Tamara Burross Grisanti ~ Four New Fictions

THE HEART ISJUNK DRAWER

Each sec­ond can be a new begin­ning. Let’s crawl into the back seat and make rough sense to each oth­er. Read epis­to­lary love nar­ra­tives by the oven light. Tell you my sto­ry using let­ters? Sounds like every sto­ry to me.

I haunt lone­ly paths, look for you in emp­ty rooms. The world intends to give me sharp edges. To remain soft is a rad­i­cal act of rebel­lion. A forked path –more

Foster Trecost ~ Memories

He mea­sured life in years and fifty-two had gone. Sometimes he thought, on a dif­fer­ent scale, one dri­ven by a num­ber that val­ued rich­ness and ful­fill­ment, but that num­ber was too low for his lik­ing. He had done lit­tle worth remem­ber­ing, and since it didn’t mat­ter,  years were used. One lone­ly evening, he wan­dered about his house in search of a pho­to or note worth sav­ing, but found none. From –more

Welcome to new Social Media Editor

We are pleased to announce that effec­tive imme­di­ate­ly, writer Tamara Grisanti will be tak­ing over all NWW social media activ­i­ty, chiefly on Facebook and Twitter. As a for­mer and future con­trib­u­tor, we are delight­ed to have her with us going for­ward.

Susan Henderson ~  from The Flicker of Old Dreams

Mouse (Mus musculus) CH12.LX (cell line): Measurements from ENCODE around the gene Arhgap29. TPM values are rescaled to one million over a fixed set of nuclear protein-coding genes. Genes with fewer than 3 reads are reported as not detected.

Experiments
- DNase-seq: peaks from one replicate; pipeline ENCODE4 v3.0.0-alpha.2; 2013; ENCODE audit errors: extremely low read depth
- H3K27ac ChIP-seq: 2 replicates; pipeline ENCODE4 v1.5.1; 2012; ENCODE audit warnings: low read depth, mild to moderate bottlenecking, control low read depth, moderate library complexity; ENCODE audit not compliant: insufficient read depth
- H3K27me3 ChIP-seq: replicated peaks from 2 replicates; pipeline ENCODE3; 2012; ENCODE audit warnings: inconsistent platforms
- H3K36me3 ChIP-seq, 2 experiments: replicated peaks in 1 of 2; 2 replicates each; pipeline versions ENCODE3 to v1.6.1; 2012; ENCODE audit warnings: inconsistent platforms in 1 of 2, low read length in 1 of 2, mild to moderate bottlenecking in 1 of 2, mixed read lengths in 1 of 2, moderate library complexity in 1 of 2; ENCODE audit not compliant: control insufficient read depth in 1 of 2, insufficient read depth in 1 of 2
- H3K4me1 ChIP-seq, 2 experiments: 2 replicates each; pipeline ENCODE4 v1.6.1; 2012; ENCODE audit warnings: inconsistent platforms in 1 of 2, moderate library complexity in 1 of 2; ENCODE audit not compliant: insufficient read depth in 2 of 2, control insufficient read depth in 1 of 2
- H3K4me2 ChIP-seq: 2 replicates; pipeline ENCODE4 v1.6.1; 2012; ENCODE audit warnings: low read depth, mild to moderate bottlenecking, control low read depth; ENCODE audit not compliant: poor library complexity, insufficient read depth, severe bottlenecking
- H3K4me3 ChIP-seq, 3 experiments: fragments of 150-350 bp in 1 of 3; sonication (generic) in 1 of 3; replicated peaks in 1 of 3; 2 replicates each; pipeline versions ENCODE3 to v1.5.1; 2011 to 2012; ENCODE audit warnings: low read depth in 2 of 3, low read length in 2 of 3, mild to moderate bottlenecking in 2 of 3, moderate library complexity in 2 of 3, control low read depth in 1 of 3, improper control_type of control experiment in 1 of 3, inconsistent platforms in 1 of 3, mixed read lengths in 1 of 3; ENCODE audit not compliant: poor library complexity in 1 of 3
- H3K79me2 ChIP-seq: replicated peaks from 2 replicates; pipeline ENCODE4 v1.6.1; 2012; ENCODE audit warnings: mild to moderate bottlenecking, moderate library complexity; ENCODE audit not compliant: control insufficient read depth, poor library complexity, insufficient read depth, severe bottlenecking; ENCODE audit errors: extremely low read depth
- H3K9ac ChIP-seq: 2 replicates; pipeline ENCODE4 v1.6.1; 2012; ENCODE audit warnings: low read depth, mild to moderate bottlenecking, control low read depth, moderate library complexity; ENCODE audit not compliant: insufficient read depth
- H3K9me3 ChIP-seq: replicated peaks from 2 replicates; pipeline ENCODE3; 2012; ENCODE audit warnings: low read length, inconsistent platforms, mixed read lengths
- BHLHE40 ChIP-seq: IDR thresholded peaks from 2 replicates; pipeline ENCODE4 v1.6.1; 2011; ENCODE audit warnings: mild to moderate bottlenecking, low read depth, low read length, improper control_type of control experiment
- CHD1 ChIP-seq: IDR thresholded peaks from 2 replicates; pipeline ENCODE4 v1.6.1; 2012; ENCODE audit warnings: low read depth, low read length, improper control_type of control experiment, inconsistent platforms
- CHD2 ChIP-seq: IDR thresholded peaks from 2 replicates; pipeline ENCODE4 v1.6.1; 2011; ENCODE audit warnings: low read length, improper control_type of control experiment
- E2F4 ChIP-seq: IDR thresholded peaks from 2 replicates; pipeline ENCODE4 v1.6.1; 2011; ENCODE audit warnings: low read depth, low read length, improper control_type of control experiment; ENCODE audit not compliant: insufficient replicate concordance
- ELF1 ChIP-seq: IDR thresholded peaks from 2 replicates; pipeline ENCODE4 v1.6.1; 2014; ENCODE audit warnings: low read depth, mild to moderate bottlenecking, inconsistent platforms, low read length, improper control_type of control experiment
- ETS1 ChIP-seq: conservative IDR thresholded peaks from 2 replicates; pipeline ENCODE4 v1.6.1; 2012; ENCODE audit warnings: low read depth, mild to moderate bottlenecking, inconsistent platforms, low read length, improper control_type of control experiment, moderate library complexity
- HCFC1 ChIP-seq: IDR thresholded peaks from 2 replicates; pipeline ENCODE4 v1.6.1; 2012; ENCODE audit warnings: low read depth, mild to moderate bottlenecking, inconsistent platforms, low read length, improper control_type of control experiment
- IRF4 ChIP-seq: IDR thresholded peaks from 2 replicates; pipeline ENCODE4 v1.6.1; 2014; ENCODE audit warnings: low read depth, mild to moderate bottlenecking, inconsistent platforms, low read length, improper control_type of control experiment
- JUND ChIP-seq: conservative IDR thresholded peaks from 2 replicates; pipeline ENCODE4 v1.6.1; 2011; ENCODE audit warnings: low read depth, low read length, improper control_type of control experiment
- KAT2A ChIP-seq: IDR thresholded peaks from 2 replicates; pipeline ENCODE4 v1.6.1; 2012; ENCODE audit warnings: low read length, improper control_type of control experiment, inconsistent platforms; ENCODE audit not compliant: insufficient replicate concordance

The White Sheet

The dead come to me vul­ner­a­ble, shar­ing their sto­ries and secrets. Here is my scar. Touch it. Here is the roll of fat I always hid under that big sweater, and now you see. This is the per­son I’ve kept pri­vate, afraid of what peo­ple would think. Here I am, all of me. Scarred, flab­by, cov­ered in bed­sores. Please be kind. 

When a body comes to our funer­al home, it comes draped in a –more

Natalie Gerich Brabson ~ Office Visit

Mattie clutched her bag. She clutched her bag so hard her arms tensed and ached. Her bag was a sea foam green that she want­ed to squeeze the col­or out of. The pain in her arms from the squeez­ing didn’t com­pare to the ache, the throb in her tem­ples.

She would be called back soon, this woman said. They would help her very soon.

She hadn’t slept since— hadn’t slept for two weeks, not real­ly. –more

Shane Kowalski ~ Politeness

I was meet­ing the man who pre­vi­ous­ly owned the house I now called home. After mov­ing out of the house, almost imme­di­ate­ly, his wife died of a brain aneurysm. His chil­dren were now grown and at col­leges on dif­fer­ent coasts. It had been a few years. The rea­son for the meet­ing was to give him a box of pho­tos I had found in the bot­tom of a clos­et in a room I hard­ly used in the house. The pic­tures were –more

George Moore ~ Three Prose Poems

Drop City

It was the mid­dle of the night, or it wasn’t. Do you remem­ber how that works? Now, the psy­choac­tive drugs por­trayed on each new series seem to be about mad­ness, as if that were an end to every­thing. But you remem­ber the day when we wad­ed into the school pond? How does mem­o­ry come back to hal­lu­ci­na­tions, or even the recall of a dys­func­tion, or the loss cre­at­ed by not being con­scious of who was –more

John F. Buckley ~ Notes at the End of the Thirteenth Baktun

I need to speak out about death and human­i­ty,
don’t I? The world ends in three hours. All
I have is you, a limp car­rot, and a change buck­et